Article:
In a medium skillet, heat 1/4 cup of the olive oil and saut- the onions until very tender. Season with salt and pepper to taste. Arrange the onions, chopped parsley and raisins, if desired, over the fish.

To make the marinade, in a small bowl whisk together the remaining 1 cup of olive oil, vinegar, mustard, shallot, lemon zest and salt and pepper to taste. Pour over the fish and let marinate in the refrigerator for at least 24 hours.

Separate the radicchio or butter lettuce head into individual leaves, and arrange on serving plates. Lift the fish, topped with the onion mixture, out of the marinade and arrange on the lettuce leaves. Garnish with pine nuts.

Marian Burros, New York Times columnist and cookbook author talked about the role of the chef in the White House and the firing of Walter Scheib.

Jonathan Gold spoke about Yi Cuisine, a place he describes as "a little black dress bar.- In addition to the many of the little Japanese specialties like Kobe beef tartare or seared ahi which are very popular, Chef Rodelio Aglibot offers a few Filipino dishes. One of the favorites is deep-fried pig elbow served with vinegar and a foie gras dipping sauce.

Jonathan also discussed a Spam degustation menu he attended at Yi. Menu items included Spam Carpaccio topped with shaved foie gras and Spam Arroz Caldo with beautiful baby bok choy and laced with sesame, and the "piece de resistance,- Spam Wellingtons, Spam-fill puff pastry creations that looked like cans of Spam.

J. J. Jenson is a volunteer member of the Los Angeles County Bicycle Coalition, a nonprofit group that advocates increased bicycle use in the city and lobbies for more bike lanes, racks and signs. Jenson spoke about the Taste of LA Bicycle Tour, which takes place on Saturday, April 23. Riders will sample food from 5 different ethnic eateries: tamales, Greek tzatziki, Ethiopian food, Korean noodles and a Salvadoran dessert. Event registration is at 8am and the bike ride begins at 9. KCRW Good Food listeners can pre-register by April 22 for $35.00, or $40.00 the day of the event. Ride begins at the Los Angeles Convention Center, 1201 South Figueroa Street; parking is $10.00 or you can arrive by Blue Line, stop at Pico. Registration fee also includes the Bike Expo being held at the Los Angeles Convention Center that Saturday.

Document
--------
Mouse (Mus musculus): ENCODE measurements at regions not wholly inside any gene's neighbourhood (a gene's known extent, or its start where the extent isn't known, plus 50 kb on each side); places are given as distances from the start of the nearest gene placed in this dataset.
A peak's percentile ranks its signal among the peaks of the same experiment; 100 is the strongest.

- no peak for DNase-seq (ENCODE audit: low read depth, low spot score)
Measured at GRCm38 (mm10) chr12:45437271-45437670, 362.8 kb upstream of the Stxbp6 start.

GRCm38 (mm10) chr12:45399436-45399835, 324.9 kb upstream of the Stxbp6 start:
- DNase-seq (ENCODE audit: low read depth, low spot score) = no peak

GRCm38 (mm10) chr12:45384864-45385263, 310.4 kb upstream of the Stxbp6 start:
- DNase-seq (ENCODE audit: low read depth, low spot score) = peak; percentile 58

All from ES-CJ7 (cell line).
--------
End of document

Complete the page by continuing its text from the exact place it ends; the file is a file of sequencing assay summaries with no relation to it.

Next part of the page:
George Cossette of Silverlake Wine told us about Prosecco, an Italian sparkling wine. He recommended the following selections (all of the prices at Silverlake Wine include tax):

Mionetto, "Il Prosecco-, $9.75
Mionetto, "Prosecco Brut, $11.50
Bison, dei Colli Trevigiani, $16.25
Mionetto, "Sergio-, $21.00
Silverlake Wine offers tastings three times a week.
Sunday afternoons, from 3-5pm, features 3-5 wines with hors d'oeuvres, $20
Blue Mondays, from 5-9pm, includes 3 wines with cheese from the Silverlake Cheese store, $12
Thursdays, from 5-9pm, pours 3 whites or 3 reds, price varies

Raw food enthusiast Janabai tells us about her new shop in Santa Monica. Euphoria (310-383-1513) is located at 717 Broadway.

R. W. Apple, Associate Editor of the New York Times, spoke about his new book Apple's America : The Discriminating Traveler's Guide to 40 Great Cities in the United States and Canada.